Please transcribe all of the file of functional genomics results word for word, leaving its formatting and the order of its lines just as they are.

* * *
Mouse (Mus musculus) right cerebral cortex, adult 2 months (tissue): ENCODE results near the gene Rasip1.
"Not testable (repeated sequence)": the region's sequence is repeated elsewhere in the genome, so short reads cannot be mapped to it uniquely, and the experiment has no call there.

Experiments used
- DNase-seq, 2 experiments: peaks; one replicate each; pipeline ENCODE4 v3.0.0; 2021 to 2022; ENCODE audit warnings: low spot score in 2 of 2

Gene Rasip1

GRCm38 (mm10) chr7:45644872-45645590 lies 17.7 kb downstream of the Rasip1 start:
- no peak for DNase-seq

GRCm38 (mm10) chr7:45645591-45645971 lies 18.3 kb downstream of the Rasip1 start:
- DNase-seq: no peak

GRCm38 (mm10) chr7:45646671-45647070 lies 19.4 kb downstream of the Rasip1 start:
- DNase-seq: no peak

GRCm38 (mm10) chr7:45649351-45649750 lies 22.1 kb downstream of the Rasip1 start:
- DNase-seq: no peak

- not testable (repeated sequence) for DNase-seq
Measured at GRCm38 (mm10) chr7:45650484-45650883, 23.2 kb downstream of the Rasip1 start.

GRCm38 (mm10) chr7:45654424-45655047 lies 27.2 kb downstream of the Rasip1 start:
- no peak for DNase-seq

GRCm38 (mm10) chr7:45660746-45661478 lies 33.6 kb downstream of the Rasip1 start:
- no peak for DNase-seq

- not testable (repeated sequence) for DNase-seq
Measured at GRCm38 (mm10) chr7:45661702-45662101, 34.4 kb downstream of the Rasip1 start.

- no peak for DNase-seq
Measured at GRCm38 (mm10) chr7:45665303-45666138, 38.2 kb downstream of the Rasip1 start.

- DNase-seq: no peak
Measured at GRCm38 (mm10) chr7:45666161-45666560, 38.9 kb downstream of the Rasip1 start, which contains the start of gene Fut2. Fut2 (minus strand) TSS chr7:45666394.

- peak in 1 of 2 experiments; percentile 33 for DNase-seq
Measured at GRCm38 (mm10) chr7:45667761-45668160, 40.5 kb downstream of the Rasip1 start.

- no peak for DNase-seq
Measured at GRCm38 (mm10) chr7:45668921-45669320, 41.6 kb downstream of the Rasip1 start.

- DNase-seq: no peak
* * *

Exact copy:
Mouse (Mus musculus) right cerebral cortex, adult 2 months (tissue): ENCODE results near the gene Rasip1.
"Not testable (repeated sequence)": the region's sequence is repeated elsewhere in the genome, so short reads cannot be mapped to it uniquely, and the experiment has no call there.

Experiments used
- DNase-seq, 2 experiments: peaks; one replicate each; pipeline ENCODE4 v3.0.0; 2021 to 2022; ENCODE audit warnings: low spot score in 2 of 2

Gene Rasip1

GRCm38 (mm10) chr7:45644872-45645590 lies 17.7 kb downstream of the Rasip1 start:
- no peak for DNase-seq

GRCm38 (mm10) chr7:45645591-45645971 lies 18.3 kb downstream of the Rasip1 start:
- DNase-seq: no peak

GRCm38 (mm10) chr7:45646671-45647070 lies 19.4 kb downstream of the Rasip1 start:
- DNase-seq: no peak

GRCm38 (mm10) chr7:45649351-45649750 lies 22.1 kb downstream of the Rasip1 start:
- DNase-seq: no peak

- not testable (repeated sequence) for DNase-seq
Measured at GRCm38 (mm10) chr7:45650484-45650883, 23.2 kb downstream of the Rasip1 start.

GRCm38 (mm10) chr7:45654424-45655047 lies 27.2 kb downstream of the Rasip1 start:
- no peak for DNase-seq

GRCm38 (mm10) chr7:45660746-45661478 lies 33.6 kb downstream of the Rasip1 start:
- no peak for DNase-seq

- not testable (repeated sequence) for DNase-seq
Measured at GRCm38 (mm10) chr7:45661702-45662101, 34.4 kb downstream of the Rasip1 start.

- no peak for DNase-seq
Measured at GRCm38 (mm10) chr7:45665303-45666138, 38.2 kb downstream of the Rasip1 start.

- DNase-seq: no peak
Measured at GRCm38 (mm10) chr7:45666161-45666560, 38.9 kb downstream of the Rasip1 start, which contains the start of gene Fut2. Fut2 (minus strand) TSS chr7:45666394.

- peak in 1 of 2 experiments; percentile 33 for DNase-seq
Measured at GRCm38 (mm10) chr7:45667761-45668160, 40.5 kb downstream of the Rasip1 start.

- no peak for DNase-seq
Measured at GRCm38 (mm10) chr7:45668921-45669320, 41.6 kb downstream of the Rasip1 start.

- DNase-seq: no peak